What if a car designer could have another crack at an iconic project, two decades on? That’s exactly what Ian Callum’s done with his incredible Aston Martin Vanquish.
You could forgive Ian Callum for deciding to slow down and take things easy for a while. During his 40-year career as a designer for Ford, Tom Walkinshaw Racing, and Jaguar, he amassed a huge amount of praise and multiple awards. He was responsible for hauling Aston Martin and Jaguar’s design language out of the staunchly backwards, tea-and-crumpets notion of British car design that both brands had backed themselves into in the 1990s and 2000s, respectively. From the pert, petite Ford Puma to the Jaguar I-Pace – still one of the freshest and most intriguing shapes on the road even five years on from its launch – Callum (it doesn’t feel right to just call him ‘Ian’) is one of the most original, influential designers of recent years.
The love of aesthetics clearly pervades Callum’s life, and stopping wasn’t an option. After stepping down as Jaguar’s head of design in 2019, he established his own consultancy, simply named Callum. The company’s biggest project to date, amongst the gorgeous whisky bottles, watches, and lounge chairs (and Prodrive’s outrageous Dakar racer), is this: the Vanquish 25 by Callum.
The original Aston Martin Vanquish of 2001 wasn’t exactly lacking in the looks department. It was an elegant and restrained interpretation of the classic grand tourer form, traditional and yet, at the time, bang up to date. Two decades, though, is a long time in car design and engineering, and styles move on. It’s from this new position of self-reflection, and independence from corporate higher-ups, that Callum decided to take a second run at arguably his crowning achievement.
Unsurprisingly, given the still-gobsmacking beauty of the original, visual changes aren’t too drastic. On the outside, there are more aggressive aero treatments all round, and more modern light units at both ends. The alloys are now 20 inches, up from the original’s 19s, filling out the arches in the tantalising way big wheels always do in early design sketches.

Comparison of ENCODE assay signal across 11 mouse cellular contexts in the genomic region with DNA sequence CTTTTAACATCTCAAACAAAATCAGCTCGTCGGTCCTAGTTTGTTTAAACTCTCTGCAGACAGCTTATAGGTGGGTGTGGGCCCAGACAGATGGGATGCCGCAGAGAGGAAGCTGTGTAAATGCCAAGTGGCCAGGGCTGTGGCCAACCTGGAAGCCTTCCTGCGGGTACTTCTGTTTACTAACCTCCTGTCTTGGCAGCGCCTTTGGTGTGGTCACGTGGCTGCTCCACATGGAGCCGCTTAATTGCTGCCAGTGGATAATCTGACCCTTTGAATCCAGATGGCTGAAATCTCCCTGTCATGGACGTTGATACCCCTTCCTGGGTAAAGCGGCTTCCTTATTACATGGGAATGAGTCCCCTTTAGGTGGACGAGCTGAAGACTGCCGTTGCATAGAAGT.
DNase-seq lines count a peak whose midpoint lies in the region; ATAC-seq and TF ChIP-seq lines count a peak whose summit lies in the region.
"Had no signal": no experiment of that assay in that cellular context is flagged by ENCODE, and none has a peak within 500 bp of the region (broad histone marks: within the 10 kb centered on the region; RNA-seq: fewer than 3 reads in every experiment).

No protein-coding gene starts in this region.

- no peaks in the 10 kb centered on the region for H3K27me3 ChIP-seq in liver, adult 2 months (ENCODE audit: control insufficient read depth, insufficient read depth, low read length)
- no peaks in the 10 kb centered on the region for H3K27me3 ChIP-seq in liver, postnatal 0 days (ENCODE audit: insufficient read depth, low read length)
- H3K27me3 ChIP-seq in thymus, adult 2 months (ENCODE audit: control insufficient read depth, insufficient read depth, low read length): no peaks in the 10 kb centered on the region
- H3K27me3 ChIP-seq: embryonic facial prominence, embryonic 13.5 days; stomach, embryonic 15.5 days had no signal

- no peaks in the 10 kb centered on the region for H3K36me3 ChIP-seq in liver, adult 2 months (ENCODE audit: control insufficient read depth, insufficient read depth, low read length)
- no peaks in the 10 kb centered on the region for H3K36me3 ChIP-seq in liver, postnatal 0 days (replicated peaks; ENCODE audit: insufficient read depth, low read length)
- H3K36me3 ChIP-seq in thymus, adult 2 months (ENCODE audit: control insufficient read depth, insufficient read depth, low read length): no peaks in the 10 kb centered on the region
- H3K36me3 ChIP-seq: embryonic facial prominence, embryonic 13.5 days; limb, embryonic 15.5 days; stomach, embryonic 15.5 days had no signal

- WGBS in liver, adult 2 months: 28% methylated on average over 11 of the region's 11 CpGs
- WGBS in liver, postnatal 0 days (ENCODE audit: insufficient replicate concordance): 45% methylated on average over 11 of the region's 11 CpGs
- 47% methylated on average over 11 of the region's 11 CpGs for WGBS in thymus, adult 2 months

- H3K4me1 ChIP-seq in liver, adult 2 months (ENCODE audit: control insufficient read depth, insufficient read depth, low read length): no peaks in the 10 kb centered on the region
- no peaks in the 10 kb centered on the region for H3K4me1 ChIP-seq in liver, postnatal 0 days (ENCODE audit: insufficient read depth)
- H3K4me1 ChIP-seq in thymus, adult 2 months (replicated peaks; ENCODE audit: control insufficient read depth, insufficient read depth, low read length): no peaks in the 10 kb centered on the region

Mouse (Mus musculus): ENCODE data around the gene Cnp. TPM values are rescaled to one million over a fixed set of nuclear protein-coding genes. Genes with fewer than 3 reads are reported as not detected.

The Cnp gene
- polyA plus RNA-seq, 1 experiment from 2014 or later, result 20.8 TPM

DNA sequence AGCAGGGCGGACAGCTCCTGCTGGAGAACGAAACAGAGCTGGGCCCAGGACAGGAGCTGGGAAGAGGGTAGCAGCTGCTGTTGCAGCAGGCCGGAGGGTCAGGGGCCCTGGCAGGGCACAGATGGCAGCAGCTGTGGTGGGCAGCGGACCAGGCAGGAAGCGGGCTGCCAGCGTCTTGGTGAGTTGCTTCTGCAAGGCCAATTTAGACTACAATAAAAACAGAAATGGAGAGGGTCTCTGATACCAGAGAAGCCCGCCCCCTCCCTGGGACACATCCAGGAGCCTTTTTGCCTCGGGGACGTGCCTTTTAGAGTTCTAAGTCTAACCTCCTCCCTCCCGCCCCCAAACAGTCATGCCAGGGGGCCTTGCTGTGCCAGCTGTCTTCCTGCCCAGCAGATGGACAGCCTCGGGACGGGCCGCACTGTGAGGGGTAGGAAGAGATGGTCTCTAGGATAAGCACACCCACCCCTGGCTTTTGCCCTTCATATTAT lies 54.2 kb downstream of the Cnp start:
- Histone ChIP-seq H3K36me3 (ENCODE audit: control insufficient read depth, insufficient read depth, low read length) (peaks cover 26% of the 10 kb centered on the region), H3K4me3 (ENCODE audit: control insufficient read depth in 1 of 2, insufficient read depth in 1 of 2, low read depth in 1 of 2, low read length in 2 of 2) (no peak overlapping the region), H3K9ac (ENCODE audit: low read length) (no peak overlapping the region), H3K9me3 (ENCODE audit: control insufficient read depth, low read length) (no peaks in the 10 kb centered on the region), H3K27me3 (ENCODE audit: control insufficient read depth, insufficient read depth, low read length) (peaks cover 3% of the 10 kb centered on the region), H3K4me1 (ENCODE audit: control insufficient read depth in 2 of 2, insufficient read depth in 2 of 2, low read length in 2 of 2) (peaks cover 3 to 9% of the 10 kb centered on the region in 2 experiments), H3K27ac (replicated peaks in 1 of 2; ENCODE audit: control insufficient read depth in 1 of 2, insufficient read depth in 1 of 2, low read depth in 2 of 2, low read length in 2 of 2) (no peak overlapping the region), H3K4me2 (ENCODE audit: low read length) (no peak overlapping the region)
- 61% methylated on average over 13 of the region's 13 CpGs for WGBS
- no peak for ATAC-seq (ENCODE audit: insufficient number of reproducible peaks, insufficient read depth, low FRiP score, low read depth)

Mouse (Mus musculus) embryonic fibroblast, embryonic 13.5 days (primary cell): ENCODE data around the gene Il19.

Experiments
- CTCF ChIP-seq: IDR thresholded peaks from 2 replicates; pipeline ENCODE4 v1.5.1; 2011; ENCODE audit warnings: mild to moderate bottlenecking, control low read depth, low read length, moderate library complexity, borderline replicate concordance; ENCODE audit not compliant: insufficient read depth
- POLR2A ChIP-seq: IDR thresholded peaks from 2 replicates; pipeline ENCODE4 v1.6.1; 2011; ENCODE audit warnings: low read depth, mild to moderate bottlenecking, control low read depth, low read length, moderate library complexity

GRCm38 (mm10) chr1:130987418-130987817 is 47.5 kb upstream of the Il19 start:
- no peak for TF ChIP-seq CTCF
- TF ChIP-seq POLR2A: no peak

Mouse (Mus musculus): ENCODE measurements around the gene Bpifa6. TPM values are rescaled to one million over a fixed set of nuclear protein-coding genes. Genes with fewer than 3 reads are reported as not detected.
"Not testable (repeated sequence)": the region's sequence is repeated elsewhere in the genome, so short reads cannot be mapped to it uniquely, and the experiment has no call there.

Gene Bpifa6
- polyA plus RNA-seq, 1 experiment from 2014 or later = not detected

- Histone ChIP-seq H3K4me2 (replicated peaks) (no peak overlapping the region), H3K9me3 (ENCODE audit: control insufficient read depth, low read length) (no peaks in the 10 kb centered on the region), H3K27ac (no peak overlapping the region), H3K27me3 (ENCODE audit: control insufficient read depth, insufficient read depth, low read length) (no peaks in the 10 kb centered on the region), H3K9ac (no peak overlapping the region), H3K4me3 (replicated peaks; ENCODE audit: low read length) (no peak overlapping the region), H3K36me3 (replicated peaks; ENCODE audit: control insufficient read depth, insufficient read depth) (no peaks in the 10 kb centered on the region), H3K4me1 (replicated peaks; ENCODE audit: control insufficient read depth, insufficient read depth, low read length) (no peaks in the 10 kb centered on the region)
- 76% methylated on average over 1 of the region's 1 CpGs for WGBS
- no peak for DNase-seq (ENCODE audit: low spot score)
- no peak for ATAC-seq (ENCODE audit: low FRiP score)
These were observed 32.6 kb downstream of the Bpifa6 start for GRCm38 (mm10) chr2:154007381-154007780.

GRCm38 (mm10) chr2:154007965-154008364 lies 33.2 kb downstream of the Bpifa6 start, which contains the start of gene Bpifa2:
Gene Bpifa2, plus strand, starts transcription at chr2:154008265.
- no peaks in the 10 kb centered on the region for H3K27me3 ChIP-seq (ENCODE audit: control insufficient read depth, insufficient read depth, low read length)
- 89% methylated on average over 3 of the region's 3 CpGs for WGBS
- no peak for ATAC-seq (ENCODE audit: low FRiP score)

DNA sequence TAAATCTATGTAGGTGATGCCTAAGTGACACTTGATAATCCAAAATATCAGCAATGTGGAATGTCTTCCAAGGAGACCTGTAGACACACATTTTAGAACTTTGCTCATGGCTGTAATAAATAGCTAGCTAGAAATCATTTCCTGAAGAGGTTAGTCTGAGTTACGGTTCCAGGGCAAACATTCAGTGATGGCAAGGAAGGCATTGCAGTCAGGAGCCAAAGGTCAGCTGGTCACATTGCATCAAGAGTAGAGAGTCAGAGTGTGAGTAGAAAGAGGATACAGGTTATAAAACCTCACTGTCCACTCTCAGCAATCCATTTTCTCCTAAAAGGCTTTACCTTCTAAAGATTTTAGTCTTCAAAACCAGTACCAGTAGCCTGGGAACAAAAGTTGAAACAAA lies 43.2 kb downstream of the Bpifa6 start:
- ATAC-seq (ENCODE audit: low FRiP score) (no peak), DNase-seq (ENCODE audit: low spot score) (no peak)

The interior’s transformation is much more comprehensive. The entire driving position has been rejigged to allow the driver to sit lower and more reclined, and more bespoke, higher-end materials are everywhere. A modern Garmin unit replaces the original, severely dated infotainment. There are touches like Callum’s signature ‘abstract tartan’ motif dotted around the car, inside and out.
Though Callum is primarily a design consultancy, the Vanquish 25 has had a thorough engineering overhaul too, thanks to Aston specialists R-Reforged. One of the biggest gripes with the original car was the clunky automated manual transmission, a style of gearbox that had become dated almost as soon as it was the exciting new thing. You can, should you wish, keep this. Alternatively, you can also select the full three-pedal manual conversion developed for the Vanquish by Aston’s Works division, or R-Reforged will fit a modern torque-converter auto.
A relatively light rework of the 5.9-litre V12 engine brings power up from the 520bhp of the original Vanquish S to 580bhp. That engine unleashes a refined yet animalistic howl through a completely custom exhaust system.
The brakes, another weak point of the original, are now carbon ceramics, and that front end reworking has allowed the installation of two big cooling ducts for them where the indicator and fog light units used to be. The suspension is the final area of significant change, uprated bushes and anti-roll bars and new Bilstein dampers helping foster a tauter, more focused nature.
Naturally for a limited-run car like this (the 25 is a reference to production run), personalisation options are sprawling. Paint colour is totally bespoke, and the interior can be trimmed in dark chrome, carbon, or walnut with a choice of eight upholstery colours for the Bridge of Weir leather.
The practice of sympathetically enhancing an older car is nothing new, but unlike many, the Vanquish 25 has the full backing of Aston Martin. That means that neither Callum nor we need to tread carefully around legal grey areas in calling it exactly what it is: an Aston Martin Vanquish, made better with over 20 years of hindsight.